The U.S. Environmental Protection Agency (EPA) announced on January 4, 2023, that it issued the next Toxic Substances Control Act (TSCA) test order requiring testing on per- and polyfluoroalkyl substances (PFAS) under its National PFAS Testing Strategy. The test order requires companies to conduct and submit testing on trifluoro(trifluoromethyl)oxirane (HFPO), a perfluoroalkyl substance used in making plastics. EPA states that this is “the second test order under the strategy and the latest action taken under EPA’s PFAS Strategic Roadmap to confront contamination from forever chemicals nationwide.” According to the press release, EPA will use the information received under the order to improve its understanding of human health effects of HFPO, as well as “the effects of dozens of PFAS that are structurally similar to HFPO and in the same Testing Strategy category of PFAS, improving the agency’s overall data on PFAS.”
According to EPA, HFPO is used in making plastics and in organic chemical manufacturing. More than 1,000,000 pounds of HFPO are manufactured each year, according to TSCA Chemical Data Reporting (CDR) rule reports.
EPA states that “[a]fter thoroughly examining existing hazard and exposure data,” it concluded that HFPO may present an unreasonable risk of injury to health or the environment. According to EPA, the potential hazards from exposure to HFPO could include neurotoxicity, reproductive effects, and cancer. EPA notes that it also found there is insufficient information to determine the effects on human health from inhalation of HFPO (which is a gas at room temperature). EPA’s test order will address this data need.
The Chemours Company FC LLC, DuPont De Nemours Inc., E. I. du Pont de Nemours and Company, and 3M Company are the recipients of the test order. According to EPA, prior to issuing the test order, EPA engaged in discussions with the recipient companies “to encourage them to voluntarily submit existing data on HFPO to EPA.” EPA states that based on information in existing studies provided by cooperating companies, EPA determined that certain data were no longer needed and thus excluded the relevant testing requirements from the issued order. EPA made the data voluntarily provided by these companies publicly available in docket EPA-HQ-OPPT-2021-0910.
EPA states that it will continue to communicate with manufacturers and processors before issuing a test order to encourage voluntary data submissions that could refine its categorization of PFAS included in the Testing Strategy, accelerate the availability of data to EPA and the public, or eliminate the need for testing.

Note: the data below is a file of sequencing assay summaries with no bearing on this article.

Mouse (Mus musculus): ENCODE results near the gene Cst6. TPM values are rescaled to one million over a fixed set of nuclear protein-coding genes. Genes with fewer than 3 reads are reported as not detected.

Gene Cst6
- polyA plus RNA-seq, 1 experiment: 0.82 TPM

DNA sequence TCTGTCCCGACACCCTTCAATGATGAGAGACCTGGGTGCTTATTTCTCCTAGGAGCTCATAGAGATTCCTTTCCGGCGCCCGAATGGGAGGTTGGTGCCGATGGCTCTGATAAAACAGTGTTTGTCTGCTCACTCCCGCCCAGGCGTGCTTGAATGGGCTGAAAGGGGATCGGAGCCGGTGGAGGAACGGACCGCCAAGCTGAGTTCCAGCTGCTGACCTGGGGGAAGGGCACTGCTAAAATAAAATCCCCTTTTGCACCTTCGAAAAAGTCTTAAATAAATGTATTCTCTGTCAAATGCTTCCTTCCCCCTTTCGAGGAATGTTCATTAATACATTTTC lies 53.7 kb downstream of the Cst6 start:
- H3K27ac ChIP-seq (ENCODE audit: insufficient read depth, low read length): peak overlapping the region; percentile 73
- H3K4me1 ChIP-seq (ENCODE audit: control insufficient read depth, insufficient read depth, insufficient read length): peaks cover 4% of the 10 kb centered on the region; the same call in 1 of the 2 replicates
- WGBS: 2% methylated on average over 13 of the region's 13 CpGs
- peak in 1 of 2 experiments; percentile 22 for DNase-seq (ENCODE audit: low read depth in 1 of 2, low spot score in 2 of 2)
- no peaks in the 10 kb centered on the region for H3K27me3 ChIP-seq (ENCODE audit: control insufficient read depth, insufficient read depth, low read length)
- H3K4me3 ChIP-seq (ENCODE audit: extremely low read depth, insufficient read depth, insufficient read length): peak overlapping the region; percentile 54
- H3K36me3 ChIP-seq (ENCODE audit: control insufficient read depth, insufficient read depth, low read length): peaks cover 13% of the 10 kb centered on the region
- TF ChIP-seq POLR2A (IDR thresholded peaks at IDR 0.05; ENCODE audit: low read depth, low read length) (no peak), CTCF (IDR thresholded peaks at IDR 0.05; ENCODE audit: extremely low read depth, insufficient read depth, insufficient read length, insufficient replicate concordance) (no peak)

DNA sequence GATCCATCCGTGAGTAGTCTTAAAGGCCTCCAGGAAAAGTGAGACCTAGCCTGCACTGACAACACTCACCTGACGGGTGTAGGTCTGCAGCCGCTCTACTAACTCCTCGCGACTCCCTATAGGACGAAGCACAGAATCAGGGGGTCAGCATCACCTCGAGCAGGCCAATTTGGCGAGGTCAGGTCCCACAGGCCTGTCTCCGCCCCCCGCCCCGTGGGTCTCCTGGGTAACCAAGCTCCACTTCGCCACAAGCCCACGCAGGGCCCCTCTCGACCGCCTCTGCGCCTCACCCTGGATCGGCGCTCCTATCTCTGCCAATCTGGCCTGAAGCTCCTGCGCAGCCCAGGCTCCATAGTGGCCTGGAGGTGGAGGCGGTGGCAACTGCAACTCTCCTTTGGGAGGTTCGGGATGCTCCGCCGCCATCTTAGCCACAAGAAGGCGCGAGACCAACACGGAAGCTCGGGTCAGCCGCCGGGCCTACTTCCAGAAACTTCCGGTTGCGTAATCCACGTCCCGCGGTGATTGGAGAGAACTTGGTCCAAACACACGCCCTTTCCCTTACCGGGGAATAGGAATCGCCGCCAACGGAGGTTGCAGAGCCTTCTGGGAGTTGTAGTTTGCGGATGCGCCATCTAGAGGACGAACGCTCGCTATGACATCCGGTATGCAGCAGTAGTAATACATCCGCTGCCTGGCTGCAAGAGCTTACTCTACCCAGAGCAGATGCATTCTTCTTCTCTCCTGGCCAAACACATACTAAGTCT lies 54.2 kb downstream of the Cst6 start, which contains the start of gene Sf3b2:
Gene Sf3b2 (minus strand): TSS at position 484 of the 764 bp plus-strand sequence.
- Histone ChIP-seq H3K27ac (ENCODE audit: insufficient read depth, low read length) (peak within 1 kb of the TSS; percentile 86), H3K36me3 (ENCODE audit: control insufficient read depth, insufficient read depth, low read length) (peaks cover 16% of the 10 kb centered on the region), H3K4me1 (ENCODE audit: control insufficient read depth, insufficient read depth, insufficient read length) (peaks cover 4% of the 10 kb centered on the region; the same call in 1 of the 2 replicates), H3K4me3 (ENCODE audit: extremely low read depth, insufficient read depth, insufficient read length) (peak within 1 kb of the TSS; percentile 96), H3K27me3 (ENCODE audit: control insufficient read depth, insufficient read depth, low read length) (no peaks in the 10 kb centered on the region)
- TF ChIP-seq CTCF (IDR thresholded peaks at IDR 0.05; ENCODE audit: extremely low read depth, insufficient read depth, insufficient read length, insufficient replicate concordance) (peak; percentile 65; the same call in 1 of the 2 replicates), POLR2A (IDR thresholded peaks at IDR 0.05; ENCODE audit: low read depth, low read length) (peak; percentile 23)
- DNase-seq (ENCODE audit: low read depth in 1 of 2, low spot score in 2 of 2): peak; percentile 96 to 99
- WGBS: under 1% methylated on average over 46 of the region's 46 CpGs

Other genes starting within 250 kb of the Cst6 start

Companies subject to the test order may either conduct the tests as described, including testing of physical-chemical properties and health effects following inhalation, or provide EPA with existing information that they believe EPA did not identify in its search. EPA states that it “encourages companies to jointly conduct testing to avoid unnecessary duplication of tests and will also consider possible combinations of tests that cover all required endpoints to diminish the amount of time, animal subjects and costs required.”
According to EPA, the order employs a tiered testing process, as required by TSCA. The results of all the first-tier testing are required to be submitted to EPA within 415 days of the effective date of the order and will inform EPA’s decision as to which additional tests are necessary. EPA will make the order and any data submitted in response publicly available on its website and in the online docket subject to confidentiality considerations under TSCA Section 14.
Bergeson & Campbell, P.C. (B&C®) is pleased to see that EPA properly designated the second PFAS TSCA Section 4(a)(1) test order on HFPO as such, rather than incorrectly calling it a TSCA Section 4(a)(2) test order as EPA did on the test order for 6:2 Fluorotelomer sulfonamide betaine (6:2 FTSB). The test order on HFPO, however, reflects some of the issues of concern we flagged in our review of the first PFAS test order on 6:2 FTSB (see our memorandum dated June 8, 2022), specifically with regard to EPA’s inadequate bases for the ordered testing and inconsistent justifications. We highlight several examples below.